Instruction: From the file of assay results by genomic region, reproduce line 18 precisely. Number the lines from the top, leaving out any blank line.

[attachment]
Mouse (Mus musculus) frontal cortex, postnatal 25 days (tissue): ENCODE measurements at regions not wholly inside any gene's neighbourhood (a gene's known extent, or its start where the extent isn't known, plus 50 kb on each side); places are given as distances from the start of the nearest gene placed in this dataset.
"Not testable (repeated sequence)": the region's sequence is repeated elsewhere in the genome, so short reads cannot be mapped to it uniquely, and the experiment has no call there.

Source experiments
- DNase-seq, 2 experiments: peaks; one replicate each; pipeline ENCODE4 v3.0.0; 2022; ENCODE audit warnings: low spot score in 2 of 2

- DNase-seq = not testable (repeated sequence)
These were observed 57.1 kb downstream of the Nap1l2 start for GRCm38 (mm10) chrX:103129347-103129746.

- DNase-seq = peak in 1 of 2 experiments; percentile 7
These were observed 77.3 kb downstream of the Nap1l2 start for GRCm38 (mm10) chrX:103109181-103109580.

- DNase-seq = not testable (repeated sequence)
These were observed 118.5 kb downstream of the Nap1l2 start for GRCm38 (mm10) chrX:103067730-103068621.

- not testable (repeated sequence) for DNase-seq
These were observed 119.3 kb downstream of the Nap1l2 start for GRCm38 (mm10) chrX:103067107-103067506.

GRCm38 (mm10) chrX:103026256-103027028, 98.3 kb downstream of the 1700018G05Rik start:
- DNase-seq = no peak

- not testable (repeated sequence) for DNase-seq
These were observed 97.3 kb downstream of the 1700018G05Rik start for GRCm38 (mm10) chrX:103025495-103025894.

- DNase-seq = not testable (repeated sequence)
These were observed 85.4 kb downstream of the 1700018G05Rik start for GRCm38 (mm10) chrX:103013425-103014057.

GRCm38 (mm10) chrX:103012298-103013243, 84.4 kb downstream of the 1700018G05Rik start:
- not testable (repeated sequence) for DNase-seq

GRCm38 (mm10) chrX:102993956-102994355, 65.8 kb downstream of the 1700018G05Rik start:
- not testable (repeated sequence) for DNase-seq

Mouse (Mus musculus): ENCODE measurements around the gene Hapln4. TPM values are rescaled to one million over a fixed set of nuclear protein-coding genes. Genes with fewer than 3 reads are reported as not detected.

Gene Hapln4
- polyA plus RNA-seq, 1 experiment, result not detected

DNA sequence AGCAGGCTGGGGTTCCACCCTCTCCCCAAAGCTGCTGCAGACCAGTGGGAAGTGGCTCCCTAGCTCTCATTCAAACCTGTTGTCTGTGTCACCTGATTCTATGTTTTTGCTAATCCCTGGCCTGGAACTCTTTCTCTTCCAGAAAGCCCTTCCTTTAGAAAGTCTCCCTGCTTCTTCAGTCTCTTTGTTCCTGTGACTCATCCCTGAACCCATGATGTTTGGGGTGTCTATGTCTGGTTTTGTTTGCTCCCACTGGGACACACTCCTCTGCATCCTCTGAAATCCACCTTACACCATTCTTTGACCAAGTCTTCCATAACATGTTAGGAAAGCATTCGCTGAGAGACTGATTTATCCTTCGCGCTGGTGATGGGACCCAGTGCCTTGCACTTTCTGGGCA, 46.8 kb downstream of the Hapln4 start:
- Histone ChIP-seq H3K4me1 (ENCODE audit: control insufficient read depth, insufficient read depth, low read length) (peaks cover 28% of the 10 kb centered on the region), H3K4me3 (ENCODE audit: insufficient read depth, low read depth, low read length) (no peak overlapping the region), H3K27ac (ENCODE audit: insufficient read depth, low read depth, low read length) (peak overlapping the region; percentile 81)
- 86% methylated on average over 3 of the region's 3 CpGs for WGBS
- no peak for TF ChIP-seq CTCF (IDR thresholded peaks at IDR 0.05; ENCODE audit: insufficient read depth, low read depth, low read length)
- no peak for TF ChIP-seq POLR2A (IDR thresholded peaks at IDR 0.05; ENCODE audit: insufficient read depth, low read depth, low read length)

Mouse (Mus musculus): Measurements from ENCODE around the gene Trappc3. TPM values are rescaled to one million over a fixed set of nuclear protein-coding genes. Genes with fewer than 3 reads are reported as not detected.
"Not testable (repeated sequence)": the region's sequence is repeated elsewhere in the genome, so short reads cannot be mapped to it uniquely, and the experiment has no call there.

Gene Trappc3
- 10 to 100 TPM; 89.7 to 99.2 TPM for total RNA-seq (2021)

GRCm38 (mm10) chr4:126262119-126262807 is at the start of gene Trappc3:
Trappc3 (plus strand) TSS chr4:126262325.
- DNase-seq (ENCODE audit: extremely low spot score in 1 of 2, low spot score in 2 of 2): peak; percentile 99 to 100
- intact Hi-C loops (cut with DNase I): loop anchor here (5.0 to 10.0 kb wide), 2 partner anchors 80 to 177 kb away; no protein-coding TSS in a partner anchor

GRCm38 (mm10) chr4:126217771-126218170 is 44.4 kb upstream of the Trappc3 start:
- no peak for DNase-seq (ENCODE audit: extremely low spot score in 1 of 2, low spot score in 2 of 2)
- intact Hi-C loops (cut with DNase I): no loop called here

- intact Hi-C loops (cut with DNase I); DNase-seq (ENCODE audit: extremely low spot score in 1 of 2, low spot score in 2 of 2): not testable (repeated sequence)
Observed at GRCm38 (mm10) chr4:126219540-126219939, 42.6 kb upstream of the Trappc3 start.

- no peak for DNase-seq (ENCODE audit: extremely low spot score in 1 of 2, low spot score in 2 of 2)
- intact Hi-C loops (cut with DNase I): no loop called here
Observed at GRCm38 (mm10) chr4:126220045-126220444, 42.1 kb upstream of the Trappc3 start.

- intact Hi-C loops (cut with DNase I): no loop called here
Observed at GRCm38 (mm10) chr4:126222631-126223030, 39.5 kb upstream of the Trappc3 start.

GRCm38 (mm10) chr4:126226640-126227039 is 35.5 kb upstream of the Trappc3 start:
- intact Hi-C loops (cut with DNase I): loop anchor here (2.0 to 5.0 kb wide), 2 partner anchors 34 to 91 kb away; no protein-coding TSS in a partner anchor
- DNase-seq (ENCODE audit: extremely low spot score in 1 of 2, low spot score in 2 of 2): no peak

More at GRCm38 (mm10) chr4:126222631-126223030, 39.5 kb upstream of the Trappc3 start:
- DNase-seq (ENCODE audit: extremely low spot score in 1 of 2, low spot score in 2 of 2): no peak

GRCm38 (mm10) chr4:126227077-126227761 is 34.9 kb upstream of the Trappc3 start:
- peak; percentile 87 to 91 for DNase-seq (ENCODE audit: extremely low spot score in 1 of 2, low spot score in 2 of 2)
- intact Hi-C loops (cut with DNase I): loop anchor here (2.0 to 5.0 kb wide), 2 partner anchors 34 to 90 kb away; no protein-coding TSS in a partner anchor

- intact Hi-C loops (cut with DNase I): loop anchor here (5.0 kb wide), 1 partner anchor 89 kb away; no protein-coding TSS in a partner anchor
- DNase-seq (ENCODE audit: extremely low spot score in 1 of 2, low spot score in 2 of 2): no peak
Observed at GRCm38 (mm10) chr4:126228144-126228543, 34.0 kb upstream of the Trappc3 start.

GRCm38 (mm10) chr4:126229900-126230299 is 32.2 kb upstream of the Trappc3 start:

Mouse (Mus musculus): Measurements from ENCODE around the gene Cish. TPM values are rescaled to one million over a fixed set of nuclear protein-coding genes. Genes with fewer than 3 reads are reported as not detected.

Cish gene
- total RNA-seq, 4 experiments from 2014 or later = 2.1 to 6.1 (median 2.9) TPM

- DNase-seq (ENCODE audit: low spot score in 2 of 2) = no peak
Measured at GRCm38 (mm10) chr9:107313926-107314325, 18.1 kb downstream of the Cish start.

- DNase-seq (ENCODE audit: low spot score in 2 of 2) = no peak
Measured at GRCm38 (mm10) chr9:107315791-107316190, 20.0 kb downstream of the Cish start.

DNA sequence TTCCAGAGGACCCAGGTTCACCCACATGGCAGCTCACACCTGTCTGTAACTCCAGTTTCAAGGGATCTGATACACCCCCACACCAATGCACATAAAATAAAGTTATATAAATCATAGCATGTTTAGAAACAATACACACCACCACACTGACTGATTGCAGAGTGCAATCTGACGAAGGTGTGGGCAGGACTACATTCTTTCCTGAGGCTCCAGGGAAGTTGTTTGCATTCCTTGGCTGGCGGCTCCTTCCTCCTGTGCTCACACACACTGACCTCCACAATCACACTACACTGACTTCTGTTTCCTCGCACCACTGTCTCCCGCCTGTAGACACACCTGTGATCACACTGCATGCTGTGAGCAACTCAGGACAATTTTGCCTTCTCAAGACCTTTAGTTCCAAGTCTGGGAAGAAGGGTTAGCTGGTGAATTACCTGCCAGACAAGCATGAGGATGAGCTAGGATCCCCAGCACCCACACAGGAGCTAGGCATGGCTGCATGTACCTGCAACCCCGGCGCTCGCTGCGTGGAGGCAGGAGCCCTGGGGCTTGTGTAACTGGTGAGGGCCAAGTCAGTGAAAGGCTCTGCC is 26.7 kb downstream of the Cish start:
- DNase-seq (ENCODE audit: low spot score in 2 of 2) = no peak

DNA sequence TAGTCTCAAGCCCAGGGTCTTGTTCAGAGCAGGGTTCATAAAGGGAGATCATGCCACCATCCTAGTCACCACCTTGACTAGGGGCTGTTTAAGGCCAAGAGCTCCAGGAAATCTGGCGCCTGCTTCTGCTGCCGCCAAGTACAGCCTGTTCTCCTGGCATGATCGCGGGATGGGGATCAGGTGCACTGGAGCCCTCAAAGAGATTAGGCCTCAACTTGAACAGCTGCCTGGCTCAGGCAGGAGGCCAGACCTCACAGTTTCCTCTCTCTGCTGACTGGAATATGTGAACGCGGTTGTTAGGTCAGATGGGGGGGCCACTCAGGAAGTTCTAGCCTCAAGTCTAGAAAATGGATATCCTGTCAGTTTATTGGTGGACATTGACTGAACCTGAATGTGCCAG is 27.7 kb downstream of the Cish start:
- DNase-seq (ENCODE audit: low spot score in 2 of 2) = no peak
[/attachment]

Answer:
These were observed 85.4 kb downstream of the 1700018G05Rik start for GRCm38 (mm10) chrX:103013425-103014057.